All of us who have a long personal history with ASIS&T (mine began in 1988 with the annual meeting in Boston) know it as a welcoming and engaging association of information researchers and professionals. The familiar features of our ASIS&T are its annual meetings, SIGs and local chapters, ASIST-L, and JASIST. However, these traditional forums for collegial relationships have lately been expanded with the instant connectivity of LinkedIn, Mendeley and other professional and research-oriented social media. Instead of turning into a legacy association, ASIS&T has already accomplished much in the integration of new technologies into many programmatic activities, both within and outside of the annual meetings. I believe another critical area of engagement is the systematic understanding and dynamic response to the changing needs of ASIS&T members throughout different stages of their professional careers (from students to senior scholars and managers) , during critical times of transition (job loss/search, new research areas, career change) and attention to the unique requirements of specific geographical locations (U.S. and international). If elected as a Director-at-Large, I will bring to this complex task my international and interdisciplinary educational background, my research expertise in information needs and system usability, and my commitment to innovation and collaborative decision making.
June Abbas, PhD, is an Associate Professor in the School of Library and Information Studies (SLIS) at the University of Oklahoma, Norman campus. She obtained her PhD in Information Science from the University of North Texas in 2001 and taught in the Department of Library and Information Studies at the State University of New York in Buffalo from 2001-2008 before joining the SLIS in August 2008. She also held professional positions in public and special libraries. Her research focuses on the development of user-centered digital libraries, institutional repositories, and other knowledge organization structures. She conducts research on youth and their use of technology, and the intersection between information behavior, information retrieval, and structures for organizing knowledge. The courses she teaches include those related to the organization of information and knowledge resources, cataloging and classification, indexing and abstracting, digital collections, and digital information retrieval. She has also served as project manager on eight digital libraries projects and on task forces to develop institutional repositories. Her recently published book "Structures for organizing knowledge: Exploring taxonomies, ontologies, and other schema" was nominated for ASIST Book of the Year in 2011.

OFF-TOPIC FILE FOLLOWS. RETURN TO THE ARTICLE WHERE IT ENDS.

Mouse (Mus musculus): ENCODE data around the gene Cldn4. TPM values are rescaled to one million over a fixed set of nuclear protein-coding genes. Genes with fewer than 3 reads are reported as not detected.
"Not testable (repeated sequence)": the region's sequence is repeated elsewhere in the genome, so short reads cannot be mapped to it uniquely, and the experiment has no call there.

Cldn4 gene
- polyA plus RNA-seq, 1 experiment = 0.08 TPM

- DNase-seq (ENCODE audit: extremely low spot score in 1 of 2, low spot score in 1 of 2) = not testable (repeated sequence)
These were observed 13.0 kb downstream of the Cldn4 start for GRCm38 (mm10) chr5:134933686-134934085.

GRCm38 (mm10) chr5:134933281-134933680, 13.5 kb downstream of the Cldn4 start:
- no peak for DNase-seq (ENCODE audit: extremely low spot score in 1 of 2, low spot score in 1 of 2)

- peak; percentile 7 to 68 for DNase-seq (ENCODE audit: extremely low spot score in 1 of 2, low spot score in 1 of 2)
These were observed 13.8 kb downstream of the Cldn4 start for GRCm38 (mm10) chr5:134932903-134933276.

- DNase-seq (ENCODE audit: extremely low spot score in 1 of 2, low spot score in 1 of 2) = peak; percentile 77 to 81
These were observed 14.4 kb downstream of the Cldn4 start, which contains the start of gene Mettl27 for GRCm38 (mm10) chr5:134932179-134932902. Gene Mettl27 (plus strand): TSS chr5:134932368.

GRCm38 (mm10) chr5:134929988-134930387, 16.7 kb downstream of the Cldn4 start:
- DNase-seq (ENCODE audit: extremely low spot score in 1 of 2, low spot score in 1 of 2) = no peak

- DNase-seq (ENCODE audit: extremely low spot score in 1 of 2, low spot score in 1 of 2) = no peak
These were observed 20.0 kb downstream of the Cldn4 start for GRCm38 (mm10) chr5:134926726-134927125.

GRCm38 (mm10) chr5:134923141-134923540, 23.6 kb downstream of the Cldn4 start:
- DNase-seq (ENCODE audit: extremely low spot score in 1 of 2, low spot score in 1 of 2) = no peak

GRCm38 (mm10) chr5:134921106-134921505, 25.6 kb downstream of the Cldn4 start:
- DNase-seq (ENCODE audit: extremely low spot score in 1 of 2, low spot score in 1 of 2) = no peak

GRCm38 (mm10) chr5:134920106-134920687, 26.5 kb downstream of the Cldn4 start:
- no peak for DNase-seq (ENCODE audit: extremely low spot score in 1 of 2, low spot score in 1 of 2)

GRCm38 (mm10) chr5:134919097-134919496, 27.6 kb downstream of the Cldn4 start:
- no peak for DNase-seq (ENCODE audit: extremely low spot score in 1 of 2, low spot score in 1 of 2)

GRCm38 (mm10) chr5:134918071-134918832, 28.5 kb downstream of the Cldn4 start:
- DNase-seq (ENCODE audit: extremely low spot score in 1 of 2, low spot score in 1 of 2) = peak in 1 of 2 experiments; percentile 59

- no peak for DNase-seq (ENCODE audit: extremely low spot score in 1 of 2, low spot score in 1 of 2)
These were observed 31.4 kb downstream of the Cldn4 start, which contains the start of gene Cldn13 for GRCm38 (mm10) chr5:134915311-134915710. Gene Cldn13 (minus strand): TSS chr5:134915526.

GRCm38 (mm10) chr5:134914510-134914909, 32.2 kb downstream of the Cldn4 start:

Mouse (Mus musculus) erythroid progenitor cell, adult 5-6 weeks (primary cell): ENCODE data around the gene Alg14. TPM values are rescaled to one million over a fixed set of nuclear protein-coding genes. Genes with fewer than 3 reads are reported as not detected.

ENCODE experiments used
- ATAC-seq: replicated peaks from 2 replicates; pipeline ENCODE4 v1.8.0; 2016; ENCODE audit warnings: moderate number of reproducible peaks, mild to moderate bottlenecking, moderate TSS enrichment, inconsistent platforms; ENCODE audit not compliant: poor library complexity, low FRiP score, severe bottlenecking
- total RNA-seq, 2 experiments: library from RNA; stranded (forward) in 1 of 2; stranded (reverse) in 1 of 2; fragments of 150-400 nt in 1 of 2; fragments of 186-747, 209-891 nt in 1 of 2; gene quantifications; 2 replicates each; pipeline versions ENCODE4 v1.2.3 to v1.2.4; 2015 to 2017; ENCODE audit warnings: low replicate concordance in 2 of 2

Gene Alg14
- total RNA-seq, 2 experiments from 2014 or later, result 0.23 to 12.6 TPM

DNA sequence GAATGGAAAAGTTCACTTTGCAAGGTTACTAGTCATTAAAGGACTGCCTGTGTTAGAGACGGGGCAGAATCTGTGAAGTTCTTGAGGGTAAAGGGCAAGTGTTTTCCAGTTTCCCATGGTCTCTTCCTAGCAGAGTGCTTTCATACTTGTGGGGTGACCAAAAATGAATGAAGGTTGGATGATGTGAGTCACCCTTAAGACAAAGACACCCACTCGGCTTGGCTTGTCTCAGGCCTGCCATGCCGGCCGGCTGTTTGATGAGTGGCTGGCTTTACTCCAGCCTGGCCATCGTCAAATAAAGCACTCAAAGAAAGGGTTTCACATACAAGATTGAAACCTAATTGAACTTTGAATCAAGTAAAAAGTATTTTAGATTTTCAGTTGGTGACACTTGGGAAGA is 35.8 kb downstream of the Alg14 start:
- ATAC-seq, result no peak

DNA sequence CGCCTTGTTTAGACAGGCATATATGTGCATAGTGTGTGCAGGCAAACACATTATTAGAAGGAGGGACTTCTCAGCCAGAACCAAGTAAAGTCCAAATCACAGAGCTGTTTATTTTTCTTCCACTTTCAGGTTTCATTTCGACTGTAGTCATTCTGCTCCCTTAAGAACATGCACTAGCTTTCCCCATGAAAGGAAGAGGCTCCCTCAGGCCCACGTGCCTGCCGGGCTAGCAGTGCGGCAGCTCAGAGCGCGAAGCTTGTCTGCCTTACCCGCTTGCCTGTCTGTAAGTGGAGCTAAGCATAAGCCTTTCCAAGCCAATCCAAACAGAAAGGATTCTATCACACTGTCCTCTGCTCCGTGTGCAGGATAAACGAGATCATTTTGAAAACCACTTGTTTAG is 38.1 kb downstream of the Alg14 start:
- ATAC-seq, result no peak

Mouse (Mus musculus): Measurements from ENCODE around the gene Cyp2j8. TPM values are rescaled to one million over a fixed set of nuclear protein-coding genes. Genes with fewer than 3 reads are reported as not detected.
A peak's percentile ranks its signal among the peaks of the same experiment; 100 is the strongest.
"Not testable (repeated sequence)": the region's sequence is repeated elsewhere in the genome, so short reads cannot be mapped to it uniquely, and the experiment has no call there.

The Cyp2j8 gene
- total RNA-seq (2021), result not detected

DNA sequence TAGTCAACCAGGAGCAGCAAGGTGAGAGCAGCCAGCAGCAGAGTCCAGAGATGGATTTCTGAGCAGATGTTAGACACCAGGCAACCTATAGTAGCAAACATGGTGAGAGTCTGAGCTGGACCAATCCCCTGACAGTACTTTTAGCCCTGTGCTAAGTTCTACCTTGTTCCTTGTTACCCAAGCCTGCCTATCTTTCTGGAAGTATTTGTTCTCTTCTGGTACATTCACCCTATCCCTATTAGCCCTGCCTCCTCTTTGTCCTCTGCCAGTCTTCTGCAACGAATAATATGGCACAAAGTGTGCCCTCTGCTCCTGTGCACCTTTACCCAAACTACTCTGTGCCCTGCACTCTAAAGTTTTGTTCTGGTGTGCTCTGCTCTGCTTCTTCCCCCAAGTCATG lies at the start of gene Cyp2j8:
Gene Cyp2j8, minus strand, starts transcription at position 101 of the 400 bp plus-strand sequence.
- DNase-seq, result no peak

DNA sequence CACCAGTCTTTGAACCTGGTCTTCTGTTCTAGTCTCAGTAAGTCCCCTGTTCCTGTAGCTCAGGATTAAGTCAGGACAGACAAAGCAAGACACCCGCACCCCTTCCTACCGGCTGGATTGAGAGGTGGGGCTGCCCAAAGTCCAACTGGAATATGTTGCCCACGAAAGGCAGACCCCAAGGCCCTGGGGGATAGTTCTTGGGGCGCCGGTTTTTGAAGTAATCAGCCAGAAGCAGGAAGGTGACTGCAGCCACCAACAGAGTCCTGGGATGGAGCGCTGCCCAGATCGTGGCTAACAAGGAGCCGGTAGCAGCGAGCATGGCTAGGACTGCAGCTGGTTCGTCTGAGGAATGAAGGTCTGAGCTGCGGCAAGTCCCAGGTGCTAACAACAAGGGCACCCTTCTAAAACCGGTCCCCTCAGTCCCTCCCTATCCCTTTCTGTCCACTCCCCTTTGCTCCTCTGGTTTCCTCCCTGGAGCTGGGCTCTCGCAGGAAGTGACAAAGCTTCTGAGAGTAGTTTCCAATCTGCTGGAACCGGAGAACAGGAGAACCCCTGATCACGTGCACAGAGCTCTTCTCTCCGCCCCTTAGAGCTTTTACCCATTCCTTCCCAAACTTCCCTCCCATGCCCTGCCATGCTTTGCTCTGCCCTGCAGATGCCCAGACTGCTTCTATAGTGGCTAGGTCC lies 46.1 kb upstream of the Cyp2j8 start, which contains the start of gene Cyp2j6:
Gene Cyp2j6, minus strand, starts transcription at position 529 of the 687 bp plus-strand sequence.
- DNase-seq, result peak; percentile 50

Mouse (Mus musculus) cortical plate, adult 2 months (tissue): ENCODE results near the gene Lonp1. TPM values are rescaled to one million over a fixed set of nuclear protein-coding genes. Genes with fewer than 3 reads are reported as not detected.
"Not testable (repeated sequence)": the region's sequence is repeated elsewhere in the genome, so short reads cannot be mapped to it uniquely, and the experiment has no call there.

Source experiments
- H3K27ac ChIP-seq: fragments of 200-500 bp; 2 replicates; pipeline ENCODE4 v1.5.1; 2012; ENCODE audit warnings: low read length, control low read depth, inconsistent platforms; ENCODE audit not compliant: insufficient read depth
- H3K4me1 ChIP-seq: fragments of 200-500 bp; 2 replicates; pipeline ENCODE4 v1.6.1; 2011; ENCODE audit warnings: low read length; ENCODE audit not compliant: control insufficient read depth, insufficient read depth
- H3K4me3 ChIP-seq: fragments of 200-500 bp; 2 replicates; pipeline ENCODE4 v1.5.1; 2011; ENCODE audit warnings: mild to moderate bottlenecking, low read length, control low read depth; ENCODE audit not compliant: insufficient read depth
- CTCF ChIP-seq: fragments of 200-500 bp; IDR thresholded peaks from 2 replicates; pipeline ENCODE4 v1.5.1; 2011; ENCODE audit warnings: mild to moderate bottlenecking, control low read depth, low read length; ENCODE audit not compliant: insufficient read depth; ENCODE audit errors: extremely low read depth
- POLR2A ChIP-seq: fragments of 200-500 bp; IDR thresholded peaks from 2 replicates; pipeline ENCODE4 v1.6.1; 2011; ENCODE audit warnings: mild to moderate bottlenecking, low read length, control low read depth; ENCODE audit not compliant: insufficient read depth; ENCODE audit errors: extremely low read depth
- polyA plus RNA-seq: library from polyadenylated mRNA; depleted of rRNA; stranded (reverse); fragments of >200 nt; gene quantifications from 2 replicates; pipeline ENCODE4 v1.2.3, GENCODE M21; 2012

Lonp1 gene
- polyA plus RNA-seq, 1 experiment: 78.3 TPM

ASIST has been my professional home since I joined in 1998. I look forward to attending the Annual meeting each year to reconnect with colleaguse and friends, to be inspired by novel ideas and innovative research, and to learn. Each year I go home full of renewed energy and enthusiasm for the discipline, research, and the information professions.
I have served ASIST in various capacities through the years, both as member and officer. The highlights of my service were when I was asked to serve as Chair and later Co-Chair of the Information Science Education Committee and when elected as Chair of SIG DL. Both have taught me much about ASIST and how our society functions.
If elected as Director at Large I would work to enhance our outreach to students and practitioners in efforts to increase their membership in the society. It is often through their experiences and involvement that we learn about societal issues that affect us all, regardless of whether researcher, information scientist, or practitioner.
Beata Panagopoulos is Assistant Director, Technical Services at the Mildred F. Sawyer Library at Suffolk University, Boston, Massachusetts. As part of the management team, she collaborates in the development of library objectives and formulating policies consistent with them. Previously, she was Head of Technical Services at the Harvard Kennedy School of Government (HKS) Library, where she not only managed and oversaw every aspect of acquiring and cataloging the Library’s print and electronic collections, but was also engaged in the HKS community by coordinating its Ombuds Program. In 2007 Beata was honored with the “Harvard Heroes” award for her extraordinary contributions to the University. Beata has been an active member of the Board of the New England Chapter of ASIS&T since 1994, serving as Program Chair/Chair and Membership Chair. She serves on the NEASIS&T Program Committee and conducts the chapter’s annual student travel award competition. In 1998, she won the ASIS&T Chapter Member of the Year award. As Chair of SIG Pub, she organized two panels for ASIS&T annual meetings. She has also served on various ASIS&T committees, including Nominations and Leadership Development. She was elected to two terms as Chapter Assembly Director (2004-2008) and as such, was privileged to be a member of the ASIS&T Board of Directors. Beata has a B.A. in Politics from the University of California, Santa Cruz, an M.A. in Political Science from the University of Massachusetts, Amherst, and an M.S. from Simmons
Libraries and museums across the world are being radically transformed to meet the needs and interests of new generations of information seekers. Due to economic imperatives, these organizations are struggling to become leaner, more efficient cultural institutions. Simultaneously, more money is being invested in content than ever before. So too must ASIS&T change to attract a younger membership to the Society—the time has never been better to take up this challenge. ASIS&T is very rich in resources: its members’ research, publications, and teaching have an international impact on all aspects of innovation in information studies. However, it has become a hidden gem. As someone who has benefited tremendously both professionally and personally from my involvement with the Society at the national and chapter levels, I would be honored to serve as Director-at-Large. If elected, I would like to work with the Membership Committee to understand how ASIS&T can meet the needs of young information professionals in a world with myriad online networking and learning opportunities.